In support of this review process, IMO has prepared the Guidance for evaluating the 2011 Guidelines for the control and management of ships' biofouling to minimize the transfer of invasive aquatic species, approved by MEPC at its sixty-fifth session in May 2013 and circulated as MEPC.1/Circ.811. This Guidance is provided to assist Member States and observers who wish to collect information needed to undertake future reviews of the Biofouling Guidelines and to do this in a more consistent way. The Guidance identifies the types of performance measures that could help to assist in evaluating the different recommendations in the Guidelines.

To support the implementation of the Biofouling Guidelines, the IMO Secretariat is implementing technical cooperation activities under its Integrated Technical Co-operation Programme (ITCP) focusing on the issue of biofouling and the Biofouling Guidelines. The aims of these activities are, on the one hand, to raise awareness of the aspects and implications of the transfer of invasive aquatic species through ships’ hull fouling and, on the other hand, to enhance the familiarity and understanding of the Guidelines in order to facilitate their global implementation and the minimization of species invasions.


Ship fouling and its management

All ships have some degree of biofouling, even those which may have been recently cleaned or had a new application of an anti-fouling system. Studies have shown that the biofouling process begins within the first few hours of a ship's immersion in water. The biofouling that may be found on a ship is influenced by a range of factors, such as:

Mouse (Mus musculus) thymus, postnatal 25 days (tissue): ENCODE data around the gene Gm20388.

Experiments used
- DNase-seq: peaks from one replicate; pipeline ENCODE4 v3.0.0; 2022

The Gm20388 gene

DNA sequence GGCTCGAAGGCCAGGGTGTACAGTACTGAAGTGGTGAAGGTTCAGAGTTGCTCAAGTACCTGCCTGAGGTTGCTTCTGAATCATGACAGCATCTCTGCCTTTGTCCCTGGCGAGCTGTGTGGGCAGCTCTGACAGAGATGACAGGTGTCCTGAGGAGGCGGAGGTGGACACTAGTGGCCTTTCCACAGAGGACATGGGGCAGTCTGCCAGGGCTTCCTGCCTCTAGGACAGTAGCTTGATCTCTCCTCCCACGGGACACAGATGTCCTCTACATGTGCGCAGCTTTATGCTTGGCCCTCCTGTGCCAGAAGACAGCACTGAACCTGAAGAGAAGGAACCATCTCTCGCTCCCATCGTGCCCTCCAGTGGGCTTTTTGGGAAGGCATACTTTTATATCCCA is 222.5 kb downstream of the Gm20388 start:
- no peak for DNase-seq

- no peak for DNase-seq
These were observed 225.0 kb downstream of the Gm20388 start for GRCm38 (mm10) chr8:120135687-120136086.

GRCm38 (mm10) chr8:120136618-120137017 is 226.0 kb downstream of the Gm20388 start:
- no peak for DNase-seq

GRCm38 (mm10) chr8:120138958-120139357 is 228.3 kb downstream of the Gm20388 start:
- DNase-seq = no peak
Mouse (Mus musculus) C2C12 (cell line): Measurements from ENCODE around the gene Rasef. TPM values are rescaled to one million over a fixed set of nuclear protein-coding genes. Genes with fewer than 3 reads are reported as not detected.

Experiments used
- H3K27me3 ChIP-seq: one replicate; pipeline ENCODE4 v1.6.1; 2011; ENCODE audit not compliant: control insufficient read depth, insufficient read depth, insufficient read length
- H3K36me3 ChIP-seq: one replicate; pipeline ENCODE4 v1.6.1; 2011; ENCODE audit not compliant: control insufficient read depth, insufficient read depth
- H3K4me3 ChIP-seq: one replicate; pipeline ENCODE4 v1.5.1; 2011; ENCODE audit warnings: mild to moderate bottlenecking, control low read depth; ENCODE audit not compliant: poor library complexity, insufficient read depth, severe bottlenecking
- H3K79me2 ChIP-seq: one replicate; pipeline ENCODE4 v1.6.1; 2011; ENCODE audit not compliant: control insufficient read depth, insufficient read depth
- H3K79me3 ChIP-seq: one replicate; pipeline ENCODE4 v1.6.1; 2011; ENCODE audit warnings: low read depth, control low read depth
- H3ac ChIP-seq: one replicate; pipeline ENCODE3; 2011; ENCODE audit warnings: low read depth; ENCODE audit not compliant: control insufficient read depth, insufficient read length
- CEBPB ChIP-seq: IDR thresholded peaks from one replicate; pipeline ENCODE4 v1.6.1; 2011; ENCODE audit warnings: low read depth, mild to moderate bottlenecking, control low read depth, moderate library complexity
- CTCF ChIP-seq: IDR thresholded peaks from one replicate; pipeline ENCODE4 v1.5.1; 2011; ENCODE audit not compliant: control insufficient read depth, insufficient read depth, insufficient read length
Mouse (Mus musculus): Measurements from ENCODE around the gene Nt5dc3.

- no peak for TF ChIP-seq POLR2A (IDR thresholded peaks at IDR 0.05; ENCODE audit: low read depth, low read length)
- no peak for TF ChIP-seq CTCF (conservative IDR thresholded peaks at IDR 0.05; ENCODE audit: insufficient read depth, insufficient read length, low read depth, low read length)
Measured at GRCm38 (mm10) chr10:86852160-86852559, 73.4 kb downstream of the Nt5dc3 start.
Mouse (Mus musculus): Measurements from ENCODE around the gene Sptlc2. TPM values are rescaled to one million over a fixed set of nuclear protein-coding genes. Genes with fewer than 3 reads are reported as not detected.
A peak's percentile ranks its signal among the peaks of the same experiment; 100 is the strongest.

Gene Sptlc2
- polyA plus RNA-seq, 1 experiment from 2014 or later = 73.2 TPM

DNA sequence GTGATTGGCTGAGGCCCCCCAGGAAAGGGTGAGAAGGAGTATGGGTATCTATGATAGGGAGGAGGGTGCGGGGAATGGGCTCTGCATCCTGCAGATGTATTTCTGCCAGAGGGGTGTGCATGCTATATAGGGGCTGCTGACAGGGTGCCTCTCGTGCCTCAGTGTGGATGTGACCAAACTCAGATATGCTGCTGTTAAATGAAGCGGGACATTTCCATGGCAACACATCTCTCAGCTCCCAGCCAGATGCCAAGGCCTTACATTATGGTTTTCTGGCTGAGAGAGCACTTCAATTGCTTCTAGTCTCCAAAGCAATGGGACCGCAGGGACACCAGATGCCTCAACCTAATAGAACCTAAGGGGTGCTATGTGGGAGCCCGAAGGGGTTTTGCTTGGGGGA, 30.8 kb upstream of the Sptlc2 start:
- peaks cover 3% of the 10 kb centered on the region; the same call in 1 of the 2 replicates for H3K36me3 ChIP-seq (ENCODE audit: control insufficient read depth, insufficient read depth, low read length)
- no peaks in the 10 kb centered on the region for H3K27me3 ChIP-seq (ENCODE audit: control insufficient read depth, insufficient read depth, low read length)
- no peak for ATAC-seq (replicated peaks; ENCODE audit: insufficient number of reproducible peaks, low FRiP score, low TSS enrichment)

1. design and construction, particularly the number, location and design of niche areas (e.g. sea chests, bow thrusters, hull appendages and protrusions, etc.);
  2. specific operating profiles, including parameters such as operating speeds, ratio of time underway compared with time alongside, moored or at anchor, and where the ship is located when not in use (e.g. open anchorage or estuarine port);
  3. places visited and trading routes (e.g. depending on water temperature and salinity, abundance of fouling organisms, etc.); and
  4. maintenance history, including the type, age and condition of any anti-fouling coating, installation and operation of anti-fouling systems and dry-docking/slipping and hull cleaning practices.
Implementing practices to control and manage biofouling can greatly assist in reducing the risk of the transfer of invasive aquatic species. 

Additional benefits from managing biofouling

Such management practices can also improve a ship's hydrodynamic performance, as hull fouling leads to significant increases in ship resistance, which in turn has a severe impact both on fuel costs and on emissions of air pollutants and greenhouse gases. Therefore, biofouling management can be an effective tool in enhancing energy efficiency and reducing air emissions from ships. This has been recognized by the IMO and is reflected in the Guidance for the development of a ship energy efficiency management plan (SEEMP) (MEPC.1/Circ.683).​​​​​​​​​​